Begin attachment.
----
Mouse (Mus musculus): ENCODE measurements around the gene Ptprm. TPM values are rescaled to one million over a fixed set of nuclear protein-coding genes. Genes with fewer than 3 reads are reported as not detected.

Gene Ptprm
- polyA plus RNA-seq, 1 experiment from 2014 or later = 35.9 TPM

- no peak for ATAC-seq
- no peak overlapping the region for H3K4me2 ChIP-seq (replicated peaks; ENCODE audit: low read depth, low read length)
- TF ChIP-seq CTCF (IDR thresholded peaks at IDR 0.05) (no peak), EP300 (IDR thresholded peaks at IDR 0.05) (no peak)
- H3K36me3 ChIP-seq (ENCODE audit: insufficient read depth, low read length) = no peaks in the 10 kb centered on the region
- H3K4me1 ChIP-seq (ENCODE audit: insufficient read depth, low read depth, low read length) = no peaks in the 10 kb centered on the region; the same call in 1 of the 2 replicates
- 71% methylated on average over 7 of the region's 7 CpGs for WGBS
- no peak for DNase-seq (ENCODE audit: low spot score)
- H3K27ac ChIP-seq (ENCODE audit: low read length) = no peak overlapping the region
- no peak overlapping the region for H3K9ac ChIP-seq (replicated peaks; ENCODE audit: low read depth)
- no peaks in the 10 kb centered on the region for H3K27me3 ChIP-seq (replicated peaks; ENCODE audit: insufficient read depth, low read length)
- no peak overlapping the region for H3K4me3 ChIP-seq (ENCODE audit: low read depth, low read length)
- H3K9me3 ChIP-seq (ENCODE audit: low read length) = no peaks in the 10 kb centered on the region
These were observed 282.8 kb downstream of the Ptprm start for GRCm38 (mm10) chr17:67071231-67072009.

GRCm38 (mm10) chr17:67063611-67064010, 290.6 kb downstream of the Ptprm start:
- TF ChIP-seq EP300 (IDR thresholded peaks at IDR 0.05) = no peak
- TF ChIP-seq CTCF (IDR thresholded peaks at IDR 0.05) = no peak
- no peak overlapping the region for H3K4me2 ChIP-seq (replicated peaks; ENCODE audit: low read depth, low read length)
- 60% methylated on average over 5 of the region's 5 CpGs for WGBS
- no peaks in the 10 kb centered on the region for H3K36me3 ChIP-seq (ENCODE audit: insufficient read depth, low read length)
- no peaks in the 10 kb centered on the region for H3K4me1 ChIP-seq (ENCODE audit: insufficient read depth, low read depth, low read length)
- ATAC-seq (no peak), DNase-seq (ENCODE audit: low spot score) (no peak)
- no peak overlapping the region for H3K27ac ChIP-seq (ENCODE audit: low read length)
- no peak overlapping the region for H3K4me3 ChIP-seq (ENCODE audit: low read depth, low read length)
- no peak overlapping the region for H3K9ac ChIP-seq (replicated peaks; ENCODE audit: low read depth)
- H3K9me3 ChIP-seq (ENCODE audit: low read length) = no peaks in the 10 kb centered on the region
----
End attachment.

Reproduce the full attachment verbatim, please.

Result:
Mouse (Mus musculus): ENCODE measurements around the gene Ptprm. TPM values are rescaled to one million over a fixed set of nuclear protein-coding genes. Genes with fewer than 3 reads are reported as not detected.

Gene Ptprm
- polyA plus RNA-seq, 1 experiment from 2014 or later = 35.9 TPM

- no peak for ATAC-seq
- no peak overlapping the region for H3K4me2 ChIP-seq (replicated peaks; ENCODE audit: low read depth, low read length)
- TF ChIP-seq CTCF (IDR thresholded peaks at IDR 0.05) (no peak), EP300 (IDR thresholded peaks at IDR 0.05) (no peak)
- H3K36me3 ChIP-seq (ENCODE audit: insufficient read depth, low read length) = no peaks in the 10 kb centered on the region
- H3K4me1 ChIP-seq (ENCODE audit: insufficient read depth, low read depth, low read length) = no peaks in the 10 kb centered on the region; the same call in 1 of the 2 replicates
- 71% methylated on average over 7 of the region's 7 CpGs for WGBS
- no peak for DNase-seq (ENCODE audit: low spot score)
- H3K27ac ChIP-seq (ENCODE audit: low read length) = no peak overlapping the region
- no peak overlapping the region for H3K9ac ChIP-seq (replicated peaks; ENCODE audit: low read depth)
- no peaks in the 10 kb centered on the region for H3K27me3 ChIP-seq (replicated peaks; ENCODE audit: insufficient read depth, low read length)
- no peak overlapping the region for H3K4me3 ChIP-seq (ENCODE audit: low read depth, low read length)
- H3K9me3 ChIP-seq (ENCODE audit: low read length) = no peaks in the 10 kb centered on the region
These were observed 282.8 kb downstream of the Ptprm start for GRCm38 (mm10) chr17:67071231-67072009.

GRCm38 (mm10) chr17:67063611-67064010, 290.6 kb downstream of the Ptprm start:
- TF ChIP-seq EP300 (IDR thresholded peaks at IDR 0.05) = no peak
- TF ChIP-seq CTCF (IDR thresholded peaks at IDR 0.05) = no peak
- no peak overlapping the region for H3K4me2 ChIP-seq (replicated peaks; ENCODE audit: low read depth, low read length)
- 60% methylated on average over 5 of the region's 5 CpGs for WGBS
- no peaks in the 10 kb centered on the region for H3K36me3 ChIP-seq (ENCODE audit: insufficient read depth, low read length)
- no peaks in the 10 kb centered on the region for H3K4me1 ChIP-seq (ENCODE audit: insufficient read depth, low read depth, low read length)
- ATAC-seq (no peak), DNase-seq (ENCODE audit: low spot score) (no peak)
- no peak overlapping the region for H3K27ac ChIP-seq (ENCODE audit: low read length)
- no peak overlapping the region for H3K4me3 ChIP-seq (ENCODE audit: low read depth, low read length)
- no peak overlapping the region for H3K9ac ChIP-seq (replicated peaks; ENCODE audit: low read depth)
- H3K9me3 ChIP-seq (ENCODE audit: low read length) = no peaks in the 10 kb centered on the region